Cream of Corn Soup — An Easy Way to Enjoy Summers Bounty, Hot or Cold 26 July 2010
Soup Vegetable

Cream of Corn Soup — An Easy Way to Enjoy Summer’s Bounty, Hot or Cold

There are a few foods I first experienced in grade school cafeterias that I’ll admit to still loving. One of them is tuna casserole, another is green bean casserole. The third is creamed corn, although I’m sure the creamed corn served in school came out of a can. 

Corn is one of those summertime vegetables that our family loves. Corn on the cob. Corn kernels, bell pepper and fresh peas or lima beans, otherwise known in the south as Succotash. I’ve never cooked creamed corn for my family before, but decided after making jam all day that I needed to do something simple for dinner. So I turned to my childhood memory of creamed corn. My version is simple and tasty, and you can enjoy it either hot or cold. If you want to serve it as a refreshing cold soup, make it the day before and refrigerate it. You’ll be amazed at how simple and delicious this is. 

Cream of Corn Soup 

  1. 3 ears of yellow or white corn, shucked and kernels sliced off the cob
  2. 1 pint (500 ml.) heavy cream
  3. 1 teaspoon (5 ml.) thyme
  4. 2 tablespoons (30 ml.) butter
  5. A pinch of salt to taste
  • In a medium saucepan, melt the butter over medium heat.
  • Add the corn kernels and sweat the corn for about 3 or 4 minutes.
  • Add dried or fresh thyme and cream, stirring until the soup starts to simmer again and cook another 3-4 minutes.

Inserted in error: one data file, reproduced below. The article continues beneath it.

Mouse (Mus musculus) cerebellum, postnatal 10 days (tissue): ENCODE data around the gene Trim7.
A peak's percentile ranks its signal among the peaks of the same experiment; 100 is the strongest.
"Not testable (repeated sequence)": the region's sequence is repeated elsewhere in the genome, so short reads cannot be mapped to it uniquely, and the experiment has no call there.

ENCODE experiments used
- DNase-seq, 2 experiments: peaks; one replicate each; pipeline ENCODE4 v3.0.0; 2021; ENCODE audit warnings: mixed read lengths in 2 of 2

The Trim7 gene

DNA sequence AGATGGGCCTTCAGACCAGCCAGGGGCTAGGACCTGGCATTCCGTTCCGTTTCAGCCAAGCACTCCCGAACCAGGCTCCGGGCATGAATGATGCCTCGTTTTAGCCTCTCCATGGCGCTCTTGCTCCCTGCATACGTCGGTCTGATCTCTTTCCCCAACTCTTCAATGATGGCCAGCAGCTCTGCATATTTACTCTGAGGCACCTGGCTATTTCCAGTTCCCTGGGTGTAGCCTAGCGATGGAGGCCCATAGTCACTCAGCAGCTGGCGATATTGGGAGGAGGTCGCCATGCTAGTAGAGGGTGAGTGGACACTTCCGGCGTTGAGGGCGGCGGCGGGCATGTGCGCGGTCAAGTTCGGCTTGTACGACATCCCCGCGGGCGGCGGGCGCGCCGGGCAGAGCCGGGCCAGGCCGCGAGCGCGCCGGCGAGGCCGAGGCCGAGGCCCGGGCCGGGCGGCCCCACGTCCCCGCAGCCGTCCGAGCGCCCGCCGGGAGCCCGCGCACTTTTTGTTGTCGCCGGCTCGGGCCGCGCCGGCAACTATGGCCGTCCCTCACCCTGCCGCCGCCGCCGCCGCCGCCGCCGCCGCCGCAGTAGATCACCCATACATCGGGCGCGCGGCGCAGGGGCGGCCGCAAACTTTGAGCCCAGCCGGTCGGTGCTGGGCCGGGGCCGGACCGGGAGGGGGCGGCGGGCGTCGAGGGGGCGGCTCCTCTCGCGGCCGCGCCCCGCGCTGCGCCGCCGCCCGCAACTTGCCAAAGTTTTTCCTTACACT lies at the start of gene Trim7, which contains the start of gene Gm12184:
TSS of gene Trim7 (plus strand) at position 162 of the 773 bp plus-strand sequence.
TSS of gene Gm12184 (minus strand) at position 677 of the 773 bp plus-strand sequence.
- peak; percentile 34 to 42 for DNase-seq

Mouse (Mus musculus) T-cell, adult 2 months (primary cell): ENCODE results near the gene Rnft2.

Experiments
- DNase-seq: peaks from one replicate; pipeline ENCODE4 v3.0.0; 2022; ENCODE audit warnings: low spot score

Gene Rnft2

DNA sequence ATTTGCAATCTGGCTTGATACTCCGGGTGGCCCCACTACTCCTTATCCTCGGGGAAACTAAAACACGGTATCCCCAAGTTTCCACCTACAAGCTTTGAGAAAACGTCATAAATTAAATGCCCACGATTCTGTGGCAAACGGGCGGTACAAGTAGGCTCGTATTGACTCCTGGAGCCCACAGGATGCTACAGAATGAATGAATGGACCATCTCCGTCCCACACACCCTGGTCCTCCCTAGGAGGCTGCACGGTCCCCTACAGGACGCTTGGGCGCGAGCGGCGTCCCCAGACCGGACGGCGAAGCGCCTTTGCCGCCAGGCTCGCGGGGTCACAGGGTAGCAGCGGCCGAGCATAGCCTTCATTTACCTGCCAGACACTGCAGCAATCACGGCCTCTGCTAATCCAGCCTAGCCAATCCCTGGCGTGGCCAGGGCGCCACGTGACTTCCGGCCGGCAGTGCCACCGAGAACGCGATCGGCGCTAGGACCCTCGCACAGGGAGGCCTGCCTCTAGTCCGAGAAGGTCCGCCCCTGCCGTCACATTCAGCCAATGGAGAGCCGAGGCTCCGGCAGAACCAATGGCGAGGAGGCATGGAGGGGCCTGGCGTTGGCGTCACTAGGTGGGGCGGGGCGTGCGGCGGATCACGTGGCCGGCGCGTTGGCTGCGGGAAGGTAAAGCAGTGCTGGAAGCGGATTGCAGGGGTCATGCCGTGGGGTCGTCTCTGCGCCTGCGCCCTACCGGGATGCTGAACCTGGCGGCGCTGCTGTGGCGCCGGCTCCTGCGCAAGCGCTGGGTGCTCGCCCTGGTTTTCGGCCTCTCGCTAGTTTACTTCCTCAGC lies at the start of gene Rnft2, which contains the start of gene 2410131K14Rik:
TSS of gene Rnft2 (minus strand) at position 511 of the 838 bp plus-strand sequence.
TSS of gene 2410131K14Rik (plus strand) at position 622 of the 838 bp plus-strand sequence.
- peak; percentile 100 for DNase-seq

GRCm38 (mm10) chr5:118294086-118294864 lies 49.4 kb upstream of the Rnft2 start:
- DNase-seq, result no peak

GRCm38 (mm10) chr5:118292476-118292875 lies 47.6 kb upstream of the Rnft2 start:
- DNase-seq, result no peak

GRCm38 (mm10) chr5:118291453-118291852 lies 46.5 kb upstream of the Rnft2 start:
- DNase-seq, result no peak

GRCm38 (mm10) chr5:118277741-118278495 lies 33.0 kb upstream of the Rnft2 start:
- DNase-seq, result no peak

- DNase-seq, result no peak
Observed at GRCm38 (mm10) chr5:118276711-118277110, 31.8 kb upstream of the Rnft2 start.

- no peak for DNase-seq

• Turn off heat and either use a submersible hand-blender or blend in a food processor or blender for about half a minute. You just want to break up the kernels of corn so that they can release their flavor into the cream, not whip the cream into a froth. If you’re using a blender, remember that hot things tend to expand and pop the lid off the blender, so put a kitchen towel over the lid and hold it down, and be sure not to fill the blender beyond about half way.
  • If serving hot, serve immediately. If you want to serve it cold, put it in a bowl, cover with plastic wrap and refrigerate overnight.


— Vic

Victor Panichkul is a journalist and writer by training; a cook, wine lover and photographer by passion; and a lover of the outdoors since moving to Oregon more than 10 years ago. He is a native of Bangkok, Thailand.

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